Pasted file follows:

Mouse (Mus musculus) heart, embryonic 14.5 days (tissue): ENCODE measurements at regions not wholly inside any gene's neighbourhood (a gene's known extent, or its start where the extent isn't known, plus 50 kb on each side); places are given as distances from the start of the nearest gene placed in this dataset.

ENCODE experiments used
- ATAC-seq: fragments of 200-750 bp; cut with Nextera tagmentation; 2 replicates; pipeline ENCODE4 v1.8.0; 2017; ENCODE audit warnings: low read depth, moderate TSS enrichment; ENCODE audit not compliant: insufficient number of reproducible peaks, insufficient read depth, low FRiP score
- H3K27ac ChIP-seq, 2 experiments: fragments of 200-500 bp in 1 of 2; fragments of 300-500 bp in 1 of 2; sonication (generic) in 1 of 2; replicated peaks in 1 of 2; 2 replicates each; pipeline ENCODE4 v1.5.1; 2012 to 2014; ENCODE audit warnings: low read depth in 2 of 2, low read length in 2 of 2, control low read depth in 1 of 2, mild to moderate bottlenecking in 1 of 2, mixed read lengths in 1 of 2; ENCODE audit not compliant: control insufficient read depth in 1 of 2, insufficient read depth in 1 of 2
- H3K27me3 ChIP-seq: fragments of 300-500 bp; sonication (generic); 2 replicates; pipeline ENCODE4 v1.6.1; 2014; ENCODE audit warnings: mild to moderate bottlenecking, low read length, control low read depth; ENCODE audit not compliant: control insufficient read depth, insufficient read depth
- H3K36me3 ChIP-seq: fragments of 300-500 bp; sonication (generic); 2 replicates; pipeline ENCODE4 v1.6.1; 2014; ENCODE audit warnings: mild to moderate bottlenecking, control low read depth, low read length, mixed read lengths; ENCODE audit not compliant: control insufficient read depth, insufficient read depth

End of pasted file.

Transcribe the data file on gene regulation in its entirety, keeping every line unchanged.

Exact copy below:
Mouse (Mus musculus) heart, embryonic 14.5 days (tissue): ENCODE measurements at regions not wholly inside any gene's neighbourhood (a gene's known extent, or its start where the extent isn't known, plus 50 kb on each side); places are given as distances from the start of the nearest gene placed in this dataset.

ENCODE experiments used
- ATAC-seq: fragments of 200-750 bp; cut with Nextera tagmentation; 2 replicates; pipeline ENCODE4 v1.8.0; 2017; ENCODE audit warnings: low read depth, moderate TSS enrichment; ENCODE audit not compliant: insufficient number of reproducible peaks, insufficient read depth, low FRiP score
- H3K27ac ChIP-seq, 2 experiments: fragments of 200-500 bp in 1 of 2; fragments of 300-500 bp in 1 of 2; sonication (generic) in 1 of 2; replicated peaks in 1 of 2; 2 replicates each; pipeline ENCODE4 v1.5.1; 2012 to 2014; ENCODE audit warnings: low read depth in 2 of 2, low read length in 2 of 2, control low read depth in 1 of 2, mild to moderate bottlenecking in 1 of 2, mixed read lengths in 1 of 2; ENCODE audit not compliant: control insufficient read depth in 1 of 2, insufficient read depth in 1 of 2
- H3K27me3 ChIP-seq: fragments of 300-500 bp; sonication (generic); 2 replicates; pipeline ENCODE4 v1.6.1; 2014; ENCODE audit warnings: mild to moderate bottlenecking, low read length, control low read depth; ENCODE audit not compliant: control insufficient read depth, insufficient read depth
- H3K36me3 ChIP-seq: fragments of 300-500 bp; sonication (generic); 2 replicates; pipeline ENCODE4 v1.6.1; 2014; ENCODE audit warnings: mild to moderate bottlenecking, control low read depth, low read length, mixed read lengths; ENCODE audit not compliant: control insufficient read depth, insufficient read depth